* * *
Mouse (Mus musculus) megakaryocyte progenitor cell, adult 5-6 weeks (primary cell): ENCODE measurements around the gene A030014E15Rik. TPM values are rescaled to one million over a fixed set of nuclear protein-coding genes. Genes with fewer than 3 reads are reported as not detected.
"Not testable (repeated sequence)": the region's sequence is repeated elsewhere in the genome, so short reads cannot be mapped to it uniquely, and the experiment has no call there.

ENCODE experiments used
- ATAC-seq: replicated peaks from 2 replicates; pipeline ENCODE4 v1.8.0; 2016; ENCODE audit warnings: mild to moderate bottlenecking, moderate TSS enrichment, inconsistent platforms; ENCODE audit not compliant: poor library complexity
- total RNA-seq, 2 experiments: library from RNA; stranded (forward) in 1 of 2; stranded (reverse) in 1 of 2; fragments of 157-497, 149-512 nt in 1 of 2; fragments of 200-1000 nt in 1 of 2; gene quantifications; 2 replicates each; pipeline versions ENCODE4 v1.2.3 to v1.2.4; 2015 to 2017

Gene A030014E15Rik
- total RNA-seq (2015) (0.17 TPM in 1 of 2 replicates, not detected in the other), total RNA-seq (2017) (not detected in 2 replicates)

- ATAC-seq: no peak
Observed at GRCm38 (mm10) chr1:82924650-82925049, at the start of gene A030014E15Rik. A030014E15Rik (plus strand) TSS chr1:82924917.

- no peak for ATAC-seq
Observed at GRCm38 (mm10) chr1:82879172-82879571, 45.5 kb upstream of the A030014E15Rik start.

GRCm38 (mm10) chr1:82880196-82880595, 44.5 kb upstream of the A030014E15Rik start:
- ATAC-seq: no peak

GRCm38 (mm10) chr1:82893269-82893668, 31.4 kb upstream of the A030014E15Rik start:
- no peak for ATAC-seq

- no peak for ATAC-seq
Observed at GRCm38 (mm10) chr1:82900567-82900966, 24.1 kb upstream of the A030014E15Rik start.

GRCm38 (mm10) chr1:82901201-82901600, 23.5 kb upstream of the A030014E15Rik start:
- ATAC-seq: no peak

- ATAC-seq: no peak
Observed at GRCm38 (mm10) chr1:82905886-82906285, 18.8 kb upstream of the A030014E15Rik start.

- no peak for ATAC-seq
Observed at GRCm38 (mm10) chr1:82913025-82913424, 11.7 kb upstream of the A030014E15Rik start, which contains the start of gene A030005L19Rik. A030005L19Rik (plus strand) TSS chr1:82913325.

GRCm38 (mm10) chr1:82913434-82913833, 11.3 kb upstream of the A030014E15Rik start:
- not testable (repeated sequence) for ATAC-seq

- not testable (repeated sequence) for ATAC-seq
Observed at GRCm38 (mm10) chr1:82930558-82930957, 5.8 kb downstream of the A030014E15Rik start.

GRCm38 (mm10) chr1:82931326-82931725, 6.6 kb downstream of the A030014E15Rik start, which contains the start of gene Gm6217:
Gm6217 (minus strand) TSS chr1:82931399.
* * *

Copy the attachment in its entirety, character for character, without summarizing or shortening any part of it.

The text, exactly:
Mouse (Mus musculus) megakaryocyte progenitor cell, adult 5-6 weeks (primary cell): ENCODE measurements around the gene A030014E15Rik. TPM values are rescaled to one million over a fixed set of nuclear protein-coding genes. Genes with fewer than 3 reads are reported as not detected.
"Not testable (repeated sequence)": the region's sequence is repeated elsewhere in the genome, so short reads cannot be mapped to it uniquely, and the experiment has no call there.

ENCODE experiments used
- ATAC-seq: replicated peaks from 2 replicates; pipeline ENCODE4 v1.8.0; 2016; ENCODE audit warnings: mild to moderate bottlenecking, moderate TSS enrichment, inconsistent platforms; ENCODE audit not compliant: poor library complexity
- total RNA-seq, 2 experiments: library from RNA; stranded (forward) in 1 of 2; stranded (reverse) in 1 of 2; fragments of 157-497, 149-512 nt in 1 of 2; fragments of 200-1000 nt in 1 of 2; gene quantifications; 2 replicates each; pipeline versions ENCODE4 v1.2.3 to v1.2.4; 2015 to 2017

Gene A030014E15Rik
- total RNA-seq (2015) (0.17 TPM in 1 of 2 replicates, not detected in the other), total RNA-seq (2017) (not detected in 2 replicates)

- ATAC-seq: no peak
Observed at GRCm38 (mm10) chr1:82924650-82925049, at the start of gene A030014E15Rik. A030014E15Rik (plus strand) TSS chr1:82924917.

- no peak for ATAC-seq
Observed at GRCm38 (mm10) chr1:82879172-82879571, 45.5 kb upstream of the A030014E15Rik start.

GRCm38 (mm10) chr1:82880196-82880595, 44.5 kb upstream of the A030014E15Rik start:
- ATAC-seq: no peak

GRCm38 (mm10) chr1:82893269-82893668, 31.4 kb upstream of the A030014E15Rik start:
- no peak for ATAC-seq

- no peak for ATAC-seq
Observed at GRCm38 (mm10) chr1:82900567-82900966, 24.1 kb upstream of the A030014E15Rik start.

GRCm38 (mm10) chr1:82901201-82901600, 23.5 kb upstream of the A030014E15Rik start:
- ATAC-seq: no peak

- ATAC-seq: no peak
Observed at GRCm38 (mm10) chr1:82905886-82906285, 18.8 kb upstream of the A030014E15Rik start.

- no peak for ATAC-seq
Observed at GRCm38 (mm10) chr1:82913025-82913424, 11.7 kb upstream of the A030014E15Rik start, which contains the start of gene A030005L19Rik. A030005L19Rik (plus strand) TSS chr1:82913325.

GRCm38 (mm10) chr1:82913434-82913833, 11.3 kb upstream of the A030014E15Rik start:
- not testable (repeated sequence) for ATAC-seq

- not testable (repeated sequence) for ATAC-seq
Observed at GRCm38 (mm10) chr1:82930558-82930957, 5.8 kb downstream of the A030014E15Rik start.

GRCm38 (mm10) chr1:82931326-82931725, 6.6 kb downstream of the A030014E15Rik start, which contains the start of gene Gm6217:
Gm6217 (minus strand) TSS chr1:82931399.